ENVIRONMENT

Huge Landslide Buries More Of Scenic California Highway

The aftermath continues from an unusually rainy winter.

A massive landslide covered a section of California’s famous Highway 1 last weekend that’s been beset by falling rocks and debris this year. 

Video footage released by the Monterey County Sheriff’s Department on Monday shows a layer of rock and dirt 35-40 feet deep atop a stretch of the roadway in Big Sur about a third of a mile long. 

“Mother nature hard at work,” said a tweet from Caltrans, the state’s transportation department. 

Images recorded from the sheriff’s department’s plane shows that the debris reshaped the shore beneath the highway. 

Caltrans had already pulled its workers and equipment from the area about a week before the landslide, spokesman Jim Shivers said. 

“We were fearful that something could happen,” Shivers told HuffPost. “We didn’t think it would be anything like this.”

There’s no estimate on how soon the road could reopen or how much it will cost to rebuild, Shivers said.

The highway hugs the California coast for about 655 miles and normally is a popular scenic route for motorists.

The Saturday landslide occurred in an area called Mud Creek that had already been battered by shaky grounds that have repeatedly given way due to California’s unusually wet winter.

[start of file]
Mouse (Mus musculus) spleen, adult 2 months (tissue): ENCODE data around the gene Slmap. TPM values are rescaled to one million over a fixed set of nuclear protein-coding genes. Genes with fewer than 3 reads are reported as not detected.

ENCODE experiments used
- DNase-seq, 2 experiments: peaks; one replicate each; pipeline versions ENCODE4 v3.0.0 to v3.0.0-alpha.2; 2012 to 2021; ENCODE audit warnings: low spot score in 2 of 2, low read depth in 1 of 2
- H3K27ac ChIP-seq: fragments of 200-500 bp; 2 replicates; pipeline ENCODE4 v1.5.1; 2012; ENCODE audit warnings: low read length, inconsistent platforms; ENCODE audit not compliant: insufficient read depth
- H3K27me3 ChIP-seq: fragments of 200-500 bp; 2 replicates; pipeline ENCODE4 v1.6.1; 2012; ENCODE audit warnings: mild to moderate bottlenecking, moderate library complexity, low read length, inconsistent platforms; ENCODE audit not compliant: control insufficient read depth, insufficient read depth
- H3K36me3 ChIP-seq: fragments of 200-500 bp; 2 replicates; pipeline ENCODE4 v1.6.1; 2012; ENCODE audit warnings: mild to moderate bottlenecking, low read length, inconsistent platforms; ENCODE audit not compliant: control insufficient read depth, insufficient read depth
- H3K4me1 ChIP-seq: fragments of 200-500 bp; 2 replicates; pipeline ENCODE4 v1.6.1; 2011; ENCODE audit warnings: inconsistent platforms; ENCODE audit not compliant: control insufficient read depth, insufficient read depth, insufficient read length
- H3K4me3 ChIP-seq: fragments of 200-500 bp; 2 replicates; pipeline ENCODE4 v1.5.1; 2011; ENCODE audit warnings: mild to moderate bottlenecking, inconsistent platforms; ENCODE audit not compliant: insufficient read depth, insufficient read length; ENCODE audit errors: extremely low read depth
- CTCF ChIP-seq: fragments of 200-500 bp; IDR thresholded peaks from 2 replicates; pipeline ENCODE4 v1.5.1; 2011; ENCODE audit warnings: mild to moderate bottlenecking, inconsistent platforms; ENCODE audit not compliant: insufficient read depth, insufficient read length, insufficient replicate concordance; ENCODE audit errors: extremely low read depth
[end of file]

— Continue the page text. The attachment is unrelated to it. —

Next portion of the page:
“The slide went from bad to worse over the weekend and the video will give you a glimpse at the undertaking needed to open the road again,” the sheriff’s department said in a Facebook post

Efforts to restore other sections damaged from earlier landslides were also called off while Caltrans officials wait for the ground stabilize, according to the San Luis Obispo Tribune

The state is replacing the Phfeiffer Canyon Bridge in Big Sur, which was closed in February due to cracks and slipping support anchors brought on by the heavy rains. 

The storm-related road closures have increased the isolation of Big Sur’s residents and hurt its local businesses. The area of California’s central coast is popular with tourists for its beaches and camping but has few roads connecting to other parts of the state. 

More than 61 miles of Highway 1 in Big Sur and surrounding areas have been closed this year, the Mercury News reported.  

CONVERSATIONS